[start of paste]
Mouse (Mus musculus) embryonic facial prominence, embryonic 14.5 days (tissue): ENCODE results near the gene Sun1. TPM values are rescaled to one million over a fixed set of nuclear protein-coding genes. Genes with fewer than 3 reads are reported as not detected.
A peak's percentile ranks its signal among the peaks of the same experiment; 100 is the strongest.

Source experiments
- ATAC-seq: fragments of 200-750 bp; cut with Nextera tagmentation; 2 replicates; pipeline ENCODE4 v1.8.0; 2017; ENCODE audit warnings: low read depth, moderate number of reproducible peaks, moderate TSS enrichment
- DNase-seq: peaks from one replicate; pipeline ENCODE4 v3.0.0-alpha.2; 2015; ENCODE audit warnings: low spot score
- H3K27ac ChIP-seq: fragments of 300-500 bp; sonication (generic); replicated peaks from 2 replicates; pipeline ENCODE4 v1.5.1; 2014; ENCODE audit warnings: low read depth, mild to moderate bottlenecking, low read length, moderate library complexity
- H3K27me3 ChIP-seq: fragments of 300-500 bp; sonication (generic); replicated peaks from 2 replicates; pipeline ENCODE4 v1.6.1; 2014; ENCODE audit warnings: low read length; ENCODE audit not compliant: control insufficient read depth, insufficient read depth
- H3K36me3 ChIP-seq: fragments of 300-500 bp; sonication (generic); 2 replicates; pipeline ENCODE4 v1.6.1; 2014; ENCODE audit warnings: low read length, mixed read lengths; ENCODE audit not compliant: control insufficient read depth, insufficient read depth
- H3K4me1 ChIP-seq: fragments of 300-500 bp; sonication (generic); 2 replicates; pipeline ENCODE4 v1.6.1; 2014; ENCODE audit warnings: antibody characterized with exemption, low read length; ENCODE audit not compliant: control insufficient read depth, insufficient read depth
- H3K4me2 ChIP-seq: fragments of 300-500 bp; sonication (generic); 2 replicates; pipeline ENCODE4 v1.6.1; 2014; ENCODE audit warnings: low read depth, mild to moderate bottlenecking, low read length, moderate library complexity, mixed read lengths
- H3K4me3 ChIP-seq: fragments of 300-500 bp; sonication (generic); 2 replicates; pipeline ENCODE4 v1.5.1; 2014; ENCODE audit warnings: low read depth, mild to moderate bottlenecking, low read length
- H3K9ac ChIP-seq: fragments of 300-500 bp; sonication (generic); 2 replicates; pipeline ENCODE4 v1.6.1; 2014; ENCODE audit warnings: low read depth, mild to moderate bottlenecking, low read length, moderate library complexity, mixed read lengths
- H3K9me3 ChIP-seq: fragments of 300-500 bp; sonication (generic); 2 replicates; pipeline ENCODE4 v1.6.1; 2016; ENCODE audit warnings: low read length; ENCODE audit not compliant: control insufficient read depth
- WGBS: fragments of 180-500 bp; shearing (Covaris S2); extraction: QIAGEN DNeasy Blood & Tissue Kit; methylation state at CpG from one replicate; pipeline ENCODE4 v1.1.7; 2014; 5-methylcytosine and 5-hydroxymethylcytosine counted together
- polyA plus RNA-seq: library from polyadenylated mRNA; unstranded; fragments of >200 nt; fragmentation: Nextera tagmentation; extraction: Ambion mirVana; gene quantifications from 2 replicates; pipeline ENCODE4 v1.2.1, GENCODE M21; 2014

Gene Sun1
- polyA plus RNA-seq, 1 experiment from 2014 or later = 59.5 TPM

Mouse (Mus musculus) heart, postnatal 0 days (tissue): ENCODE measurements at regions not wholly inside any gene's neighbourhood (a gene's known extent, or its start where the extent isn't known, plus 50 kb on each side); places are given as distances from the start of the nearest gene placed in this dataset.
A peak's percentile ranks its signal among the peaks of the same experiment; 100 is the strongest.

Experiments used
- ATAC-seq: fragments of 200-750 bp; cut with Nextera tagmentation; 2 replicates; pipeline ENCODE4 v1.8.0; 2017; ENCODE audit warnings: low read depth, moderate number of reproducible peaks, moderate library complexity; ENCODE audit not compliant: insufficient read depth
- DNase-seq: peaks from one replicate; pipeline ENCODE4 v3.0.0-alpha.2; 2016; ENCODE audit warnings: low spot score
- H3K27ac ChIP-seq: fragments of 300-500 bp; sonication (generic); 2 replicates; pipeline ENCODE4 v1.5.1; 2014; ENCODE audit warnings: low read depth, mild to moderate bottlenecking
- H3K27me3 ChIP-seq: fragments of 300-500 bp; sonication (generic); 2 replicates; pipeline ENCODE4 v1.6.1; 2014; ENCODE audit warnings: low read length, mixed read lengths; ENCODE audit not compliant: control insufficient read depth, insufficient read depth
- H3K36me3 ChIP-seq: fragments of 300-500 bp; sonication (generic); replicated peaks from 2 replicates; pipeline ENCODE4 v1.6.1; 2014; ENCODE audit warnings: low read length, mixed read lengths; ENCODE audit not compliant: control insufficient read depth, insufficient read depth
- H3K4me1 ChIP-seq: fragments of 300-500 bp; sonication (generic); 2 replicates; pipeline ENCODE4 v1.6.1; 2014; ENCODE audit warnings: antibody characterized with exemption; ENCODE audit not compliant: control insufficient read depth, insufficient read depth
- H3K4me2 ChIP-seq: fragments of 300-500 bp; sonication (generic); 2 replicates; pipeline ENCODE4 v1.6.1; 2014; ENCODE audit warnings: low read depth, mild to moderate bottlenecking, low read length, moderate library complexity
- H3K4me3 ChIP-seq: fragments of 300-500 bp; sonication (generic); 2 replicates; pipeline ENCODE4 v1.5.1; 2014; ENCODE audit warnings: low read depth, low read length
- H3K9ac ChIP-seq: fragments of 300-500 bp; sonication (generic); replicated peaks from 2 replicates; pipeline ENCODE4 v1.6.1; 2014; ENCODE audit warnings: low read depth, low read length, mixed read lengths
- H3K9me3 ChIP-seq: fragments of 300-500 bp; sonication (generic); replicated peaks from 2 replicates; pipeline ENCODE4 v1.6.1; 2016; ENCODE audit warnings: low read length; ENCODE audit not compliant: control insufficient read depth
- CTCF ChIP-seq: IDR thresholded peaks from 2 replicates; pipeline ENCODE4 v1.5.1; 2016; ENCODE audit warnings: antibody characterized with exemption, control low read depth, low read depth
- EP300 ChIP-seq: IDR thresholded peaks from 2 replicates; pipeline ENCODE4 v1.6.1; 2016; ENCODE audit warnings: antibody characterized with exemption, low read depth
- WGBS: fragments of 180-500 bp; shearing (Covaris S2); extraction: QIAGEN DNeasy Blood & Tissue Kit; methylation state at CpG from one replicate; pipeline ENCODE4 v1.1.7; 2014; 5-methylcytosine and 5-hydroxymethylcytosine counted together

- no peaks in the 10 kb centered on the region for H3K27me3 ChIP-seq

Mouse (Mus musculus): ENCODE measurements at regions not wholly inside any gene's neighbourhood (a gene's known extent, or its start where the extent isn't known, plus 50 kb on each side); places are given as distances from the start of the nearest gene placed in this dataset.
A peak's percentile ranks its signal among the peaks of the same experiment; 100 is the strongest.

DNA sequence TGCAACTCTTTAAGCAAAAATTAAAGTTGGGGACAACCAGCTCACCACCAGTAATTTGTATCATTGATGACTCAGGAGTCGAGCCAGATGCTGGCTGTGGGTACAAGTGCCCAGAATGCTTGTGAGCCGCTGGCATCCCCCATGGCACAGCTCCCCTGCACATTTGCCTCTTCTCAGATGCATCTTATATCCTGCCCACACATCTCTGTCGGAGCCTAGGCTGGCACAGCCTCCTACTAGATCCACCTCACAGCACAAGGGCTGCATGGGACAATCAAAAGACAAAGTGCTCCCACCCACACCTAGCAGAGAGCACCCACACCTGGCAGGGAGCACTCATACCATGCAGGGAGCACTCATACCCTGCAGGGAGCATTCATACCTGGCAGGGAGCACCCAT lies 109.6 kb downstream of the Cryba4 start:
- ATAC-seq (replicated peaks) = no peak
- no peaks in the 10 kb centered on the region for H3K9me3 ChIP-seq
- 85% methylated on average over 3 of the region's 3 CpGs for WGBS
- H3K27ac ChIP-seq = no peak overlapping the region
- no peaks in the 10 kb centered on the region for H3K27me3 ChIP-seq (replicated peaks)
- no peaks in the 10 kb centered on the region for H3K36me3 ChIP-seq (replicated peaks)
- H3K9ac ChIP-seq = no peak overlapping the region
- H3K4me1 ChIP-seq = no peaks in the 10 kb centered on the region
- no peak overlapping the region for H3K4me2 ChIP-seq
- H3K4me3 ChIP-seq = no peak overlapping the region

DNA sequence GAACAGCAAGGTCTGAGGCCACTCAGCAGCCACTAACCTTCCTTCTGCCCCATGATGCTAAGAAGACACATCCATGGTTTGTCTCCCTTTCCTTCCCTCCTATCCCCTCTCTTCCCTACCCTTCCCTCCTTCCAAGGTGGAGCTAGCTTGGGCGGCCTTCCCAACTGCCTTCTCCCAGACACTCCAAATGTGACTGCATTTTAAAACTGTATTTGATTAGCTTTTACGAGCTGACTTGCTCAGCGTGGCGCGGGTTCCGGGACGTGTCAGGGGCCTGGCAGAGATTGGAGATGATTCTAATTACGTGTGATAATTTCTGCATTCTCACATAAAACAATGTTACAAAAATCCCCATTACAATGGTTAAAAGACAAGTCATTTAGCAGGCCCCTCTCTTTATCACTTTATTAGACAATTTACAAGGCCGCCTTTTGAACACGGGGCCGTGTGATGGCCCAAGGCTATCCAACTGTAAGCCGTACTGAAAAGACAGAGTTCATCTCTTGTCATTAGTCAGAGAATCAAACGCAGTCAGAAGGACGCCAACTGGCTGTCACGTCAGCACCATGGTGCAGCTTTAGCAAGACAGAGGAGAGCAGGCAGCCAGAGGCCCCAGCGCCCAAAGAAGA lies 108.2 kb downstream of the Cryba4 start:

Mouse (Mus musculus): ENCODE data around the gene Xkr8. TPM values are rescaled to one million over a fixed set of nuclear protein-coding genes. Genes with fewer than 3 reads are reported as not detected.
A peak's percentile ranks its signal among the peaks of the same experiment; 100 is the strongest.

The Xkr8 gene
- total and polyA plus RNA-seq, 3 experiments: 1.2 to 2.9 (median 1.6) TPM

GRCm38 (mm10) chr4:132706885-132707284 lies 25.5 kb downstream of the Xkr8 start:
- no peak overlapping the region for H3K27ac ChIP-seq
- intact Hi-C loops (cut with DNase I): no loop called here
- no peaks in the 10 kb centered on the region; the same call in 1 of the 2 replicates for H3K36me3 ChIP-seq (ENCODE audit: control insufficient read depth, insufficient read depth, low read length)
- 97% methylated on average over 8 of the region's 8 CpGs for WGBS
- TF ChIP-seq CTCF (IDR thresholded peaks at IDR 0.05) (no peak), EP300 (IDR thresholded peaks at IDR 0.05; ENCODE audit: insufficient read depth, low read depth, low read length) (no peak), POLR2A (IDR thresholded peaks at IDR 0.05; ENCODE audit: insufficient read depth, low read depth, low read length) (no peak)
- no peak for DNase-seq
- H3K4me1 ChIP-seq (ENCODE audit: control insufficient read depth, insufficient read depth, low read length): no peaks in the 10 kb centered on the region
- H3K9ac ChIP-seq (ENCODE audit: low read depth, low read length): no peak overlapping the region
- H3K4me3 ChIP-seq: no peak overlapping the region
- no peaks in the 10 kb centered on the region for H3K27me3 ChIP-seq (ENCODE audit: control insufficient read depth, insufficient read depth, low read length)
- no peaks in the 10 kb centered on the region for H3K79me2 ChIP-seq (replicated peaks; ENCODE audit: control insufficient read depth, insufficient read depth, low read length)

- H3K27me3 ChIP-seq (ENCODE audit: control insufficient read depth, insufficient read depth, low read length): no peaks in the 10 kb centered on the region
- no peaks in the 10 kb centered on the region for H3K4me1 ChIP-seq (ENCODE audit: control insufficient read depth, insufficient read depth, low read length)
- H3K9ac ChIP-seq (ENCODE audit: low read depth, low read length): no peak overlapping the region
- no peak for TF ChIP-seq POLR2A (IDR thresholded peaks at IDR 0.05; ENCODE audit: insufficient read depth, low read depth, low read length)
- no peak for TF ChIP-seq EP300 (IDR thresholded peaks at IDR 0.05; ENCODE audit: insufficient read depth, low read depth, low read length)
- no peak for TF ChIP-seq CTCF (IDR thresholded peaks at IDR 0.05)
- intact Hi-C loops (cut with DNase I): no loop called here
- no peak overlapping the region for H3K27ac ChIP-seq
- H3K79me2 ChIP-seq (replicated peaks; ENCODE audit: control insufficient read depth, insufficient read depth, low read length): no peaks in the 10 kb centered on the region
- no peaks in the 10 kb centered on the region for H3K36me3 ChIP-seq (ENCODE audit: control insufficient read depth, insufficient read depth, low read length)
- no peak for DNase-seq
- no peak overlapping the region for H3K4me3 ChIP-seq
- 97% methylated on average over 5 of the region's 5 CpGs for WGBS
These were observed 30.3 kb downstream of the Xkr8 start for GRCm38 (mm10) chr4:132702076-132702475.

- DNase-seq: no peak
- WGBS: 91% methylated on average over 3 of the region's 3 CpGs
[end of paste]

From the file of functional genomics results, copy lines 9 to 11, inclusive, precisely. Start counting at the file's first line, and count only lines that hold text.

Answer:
- H3K4me1 ChIP-seq: fragments of 300-500 bp; sonication (generic); 2 replicates; pipeline ENCODE4 v1.6.1; 2014; ENCODE audit warnings: antibody characterized with exemption, low read length; ENCODE audit not compliant: control insufficient read depth, insufficient read depth
- H3K4me2 ChIP-seq: fragments of 300-500 bp; sonication (generic); 2 replicates; pipeline ENCODE4 v1.6.1; 2014; ENCODE audit warnings: low read depth, mild to moderate bottlenecking, low read length, moderate library complexity, mixed read lengths
- H3K4me3 ChIP-seq: fragments of 300-500 bp; sonication (generic); 2 replicates; pipeline ENCODE4 v1.5.1; 2014; ENCODE audit warnings: low read depth, mild to moderate bottlenecking, low read length